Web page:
George Takei Says He Came Out as Gay Because Arnold Schwarzenegger Vetoed Gay Marriage: ‘I Was So Angry’ at Him

NEW YORK, NY - DECEMBER 14: Actor George Takei attends the Allegiance cast meet and greet
Cindy Ord/Getty Images for Lord & Taylor

Star Trek actor George Takei said that he was motivated to publicly come out as gay late in life because then-California Gov. Arnold Schwarzenegger (R) vetoed the state’s gay marriage legislation.

“I was so angry that I spoke to the press for the first time as a gay man at the age of 68,” he reportedly said in a recent interview with the British theater publication The Stage.

George Takei, who is now 85, recounted how he came out in 2005 during an interview with Frontiers, a gay magazine in the Los Angeles area.

“Why did I come out when I did? Because Schwarzenegger presented himself as a movie star who had worked and was friends with gays and lesbians, many of whom voted for him, but then vetoed that bill. I was so angry that I spoke to the press for the first time as a gay man at the age of 68,” he told The Stage.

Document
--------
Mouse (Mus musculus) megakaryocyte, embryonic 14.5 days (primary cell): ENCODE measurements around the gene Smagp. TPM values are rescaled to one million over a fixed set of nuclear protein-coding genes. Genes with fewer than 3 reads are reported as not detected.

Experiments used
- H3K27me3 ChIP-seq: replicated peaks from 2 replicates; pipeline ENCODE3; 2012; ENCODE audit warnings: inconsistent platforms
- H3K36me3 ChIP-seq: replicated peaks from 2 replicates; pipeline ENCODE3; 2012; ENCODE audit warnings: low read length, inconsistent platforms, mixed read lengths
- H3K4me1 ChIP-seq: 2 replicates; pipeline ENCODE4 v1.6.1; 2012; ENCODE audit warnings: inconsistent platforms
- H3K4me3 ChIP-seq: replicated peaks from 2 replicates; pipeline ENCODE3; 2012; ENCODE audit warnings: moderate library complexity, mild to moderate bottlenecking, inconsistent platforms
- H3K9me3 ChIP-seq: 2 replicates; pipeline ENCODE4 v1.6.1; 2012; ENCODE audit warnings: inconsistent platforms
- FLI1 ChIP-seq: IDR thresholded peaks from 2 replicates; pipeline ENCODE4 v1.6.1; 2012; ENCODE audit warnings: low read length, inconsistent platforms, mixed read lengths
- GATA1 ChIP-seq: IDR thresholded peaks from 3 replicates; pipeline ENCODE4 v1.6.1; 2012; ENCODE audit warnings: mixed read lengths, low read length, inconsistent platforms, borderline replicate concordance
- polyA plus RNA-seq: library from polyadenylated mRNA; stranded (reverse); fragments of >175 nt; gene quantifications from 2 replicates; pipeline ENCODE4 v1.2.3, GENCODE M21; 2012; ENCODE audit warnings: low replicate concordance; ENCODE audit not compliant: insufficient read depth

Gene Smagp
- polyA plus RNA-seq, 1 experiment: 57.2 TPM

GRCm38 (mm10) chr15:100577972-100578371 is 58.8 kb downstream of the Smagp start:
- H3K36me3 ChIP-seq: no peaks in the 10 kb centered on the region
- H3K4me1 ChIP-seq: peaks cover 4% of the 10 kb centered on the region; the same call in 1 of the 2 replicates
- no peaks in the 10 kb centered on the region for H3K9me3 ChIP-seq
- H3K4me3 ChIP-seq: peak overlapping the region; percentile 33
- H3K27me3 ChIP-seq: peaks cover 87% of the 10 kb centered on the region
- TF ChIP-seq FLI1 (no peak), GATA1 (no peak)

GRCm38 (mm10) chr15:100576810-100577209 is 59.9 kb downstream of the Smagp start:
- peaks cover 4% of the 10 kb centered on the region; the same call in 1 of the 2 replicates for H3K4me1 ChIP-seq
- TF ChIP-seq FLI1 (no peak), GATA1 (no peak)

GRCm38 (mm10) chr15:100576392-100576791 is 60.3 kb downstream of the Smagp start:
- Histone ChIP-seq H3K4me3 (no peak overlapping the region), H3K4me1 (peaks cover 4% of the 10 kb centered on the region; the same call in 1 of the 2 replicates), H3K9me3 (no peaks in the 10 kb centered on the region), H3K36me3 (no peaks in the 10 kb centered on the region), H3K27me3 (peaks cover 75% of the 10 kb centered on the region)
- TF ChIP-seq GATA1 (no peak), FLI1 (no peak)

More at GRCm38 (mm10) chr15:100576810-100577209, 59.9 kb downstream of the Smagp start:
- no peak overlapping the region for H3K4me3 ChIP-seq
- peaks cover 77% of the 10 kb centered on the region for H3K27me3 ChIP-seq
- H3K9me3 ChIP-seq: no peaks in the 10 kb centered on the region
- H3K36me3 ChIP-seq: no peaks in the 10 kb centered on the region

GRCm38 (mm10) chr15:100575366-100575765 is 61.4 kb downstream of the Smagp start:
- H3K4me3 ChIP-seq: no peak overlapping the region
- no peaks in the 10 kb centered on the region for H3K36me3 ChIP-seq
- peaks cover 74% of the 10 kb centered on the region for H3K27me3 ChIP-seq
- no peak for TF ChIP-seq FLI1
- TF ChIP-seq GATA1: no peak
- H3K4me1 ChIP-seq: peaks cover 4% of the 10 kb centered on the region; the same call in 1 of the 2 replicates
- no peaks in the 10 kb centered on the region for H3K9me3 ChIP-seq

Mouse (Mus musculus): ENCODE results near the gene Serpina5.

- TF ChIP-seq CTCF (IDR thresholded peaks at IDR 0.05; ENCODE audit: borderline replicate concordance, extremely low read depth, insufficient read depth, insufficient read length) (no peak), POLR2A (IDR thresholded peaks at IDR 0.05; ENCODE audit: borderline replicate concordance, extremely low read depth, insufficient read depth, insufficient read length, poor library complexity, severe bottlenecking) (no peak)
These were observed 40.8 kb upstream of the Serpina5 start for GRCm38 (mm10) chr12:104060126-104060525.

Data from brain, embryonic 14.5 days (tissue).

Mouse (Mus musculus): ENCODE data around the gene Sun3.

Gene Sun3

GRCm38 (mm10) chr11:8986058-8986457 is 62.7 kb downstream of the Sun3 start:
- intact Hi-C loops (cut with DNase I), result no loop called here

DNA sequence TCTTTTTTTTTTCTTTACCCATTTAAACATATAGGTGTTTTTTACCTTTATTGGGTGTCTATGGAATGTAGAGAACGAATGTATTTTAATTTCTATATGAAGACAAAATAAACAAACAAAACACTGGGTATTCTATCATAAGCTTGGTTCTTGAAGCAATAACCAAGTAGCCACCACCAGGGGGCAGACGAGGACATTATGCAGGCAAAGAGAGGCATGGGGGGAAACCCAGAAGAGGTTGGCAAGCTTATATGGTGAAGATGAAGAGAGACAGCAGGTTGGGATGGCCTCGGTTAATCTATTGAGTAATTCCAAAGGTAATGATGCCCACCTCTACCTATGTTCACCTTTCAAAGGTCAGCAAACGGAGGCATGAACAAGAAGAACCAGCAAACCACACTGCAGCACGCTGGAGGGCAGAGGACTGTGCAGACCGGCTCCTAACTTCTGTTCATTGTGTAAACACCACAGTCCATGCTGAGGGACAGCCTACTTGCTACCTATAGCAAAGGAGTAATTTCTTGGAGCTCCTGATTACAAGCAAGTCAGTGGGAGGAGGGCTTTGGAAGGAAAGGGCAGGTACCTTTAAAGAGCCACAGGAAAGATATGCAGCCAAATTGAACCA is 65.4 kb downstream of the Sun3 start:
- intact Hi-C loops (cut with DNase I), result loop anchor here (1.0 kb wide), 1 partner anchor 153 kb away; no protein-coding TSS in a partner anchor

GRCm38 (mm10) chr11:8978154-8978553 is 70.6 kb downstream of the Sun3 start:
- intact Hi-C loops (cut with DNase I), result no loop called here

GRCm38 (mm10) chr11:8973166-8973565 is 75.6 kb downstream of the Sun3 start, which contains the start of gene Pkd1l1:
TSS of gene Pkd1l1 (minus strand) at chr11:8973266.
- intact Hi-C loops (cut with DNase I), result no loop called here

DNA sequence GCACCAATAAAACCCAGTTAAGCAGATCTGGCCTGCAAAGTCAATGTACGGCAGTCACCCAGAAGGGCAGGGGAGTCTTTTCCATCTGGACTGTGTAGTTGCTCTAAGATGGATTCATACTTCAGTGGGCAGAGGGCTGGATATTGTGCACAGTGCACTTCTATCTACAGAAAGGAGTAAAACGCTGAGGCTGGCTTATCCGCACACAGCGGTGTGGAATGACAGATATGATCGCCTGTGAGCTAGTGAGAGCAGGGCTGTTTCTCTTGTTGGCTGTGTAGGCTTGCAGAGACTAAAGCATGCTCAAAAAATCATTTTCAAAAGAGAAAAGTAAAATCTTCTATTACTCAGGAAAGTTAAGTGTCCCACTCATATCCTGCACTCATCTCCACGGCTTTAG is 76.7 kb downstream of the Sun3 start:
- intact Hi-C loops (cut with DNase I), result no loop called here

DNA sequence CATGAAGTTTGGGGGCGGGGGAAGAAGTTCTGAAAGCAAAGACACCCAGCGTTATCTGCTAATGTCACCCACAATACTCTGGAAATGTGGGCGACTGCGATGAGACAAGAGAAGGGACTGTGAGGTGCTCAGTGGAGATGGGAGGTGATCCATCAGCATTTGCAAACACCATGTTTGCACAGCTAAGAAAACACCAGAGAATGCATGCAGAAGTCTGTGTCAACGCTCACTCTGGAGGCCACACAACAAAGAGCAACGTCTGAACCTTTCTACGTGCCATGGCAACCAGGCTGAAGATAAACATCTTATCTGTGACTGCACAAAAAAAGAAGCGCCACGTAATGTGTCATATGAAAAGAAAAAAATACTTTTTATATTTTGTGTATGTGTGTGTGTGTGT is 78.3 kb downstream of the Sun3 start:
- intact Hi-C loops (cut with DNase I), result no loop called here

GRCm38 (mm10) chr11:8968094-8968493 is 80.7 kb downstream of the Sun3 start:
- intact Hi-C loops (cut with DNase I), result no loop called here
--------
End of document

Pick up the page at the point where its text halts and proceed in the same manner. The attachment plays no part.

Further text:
California Gov. Arnold Schwarzenegger fills up the first Hydrogen Hummer made as he joined with representatives from BP and PRAXAIR to dedicate the first retail-designed hydrogen fueling station for California at LAX in Los Angeles, Friday, Oct. 22, 2004. (AP Photo/Ann Johansson)

Takei said he was already in a long-term relationship with his now-husband, but was afraid coming out would ruin his Hollywood career.

“Why did it take me so long to come out?” he said. “Because I’m an actor and I wanted to work. I learned at a young age that you couldn’t be an openly gay actor and hope to be employed. And I was already an Asian-American actor, so I was already limited a lot. To this day, there are big Hollywood actors who are not out in order to protect their careers.”

In 2005, Gov. Arnold Schwarzenegger vetoed A.B. 849, which would have legalized same-sex marriage in California. Two years later, he vetoed A.B. 43, known as the Religious Freedom & Civil Marriage Protection Act, which also would have legalized same-sex marriage in the state.

After leaving Sacramento and resuming his Hollywood career, Schwarzenegger made an about-face and publicly supported gay marriage, even praising the U.S. Supreme Court’s 2015 decision legalizing same-sex marriage.

Last year, George Takei told Americans to stop complaining about soaring inflation, telling consumers they need to put up with higher food and gas prices in order to send a message to Russian President Vladimir Putin. The actor called inflation  “a patriotic donation.”

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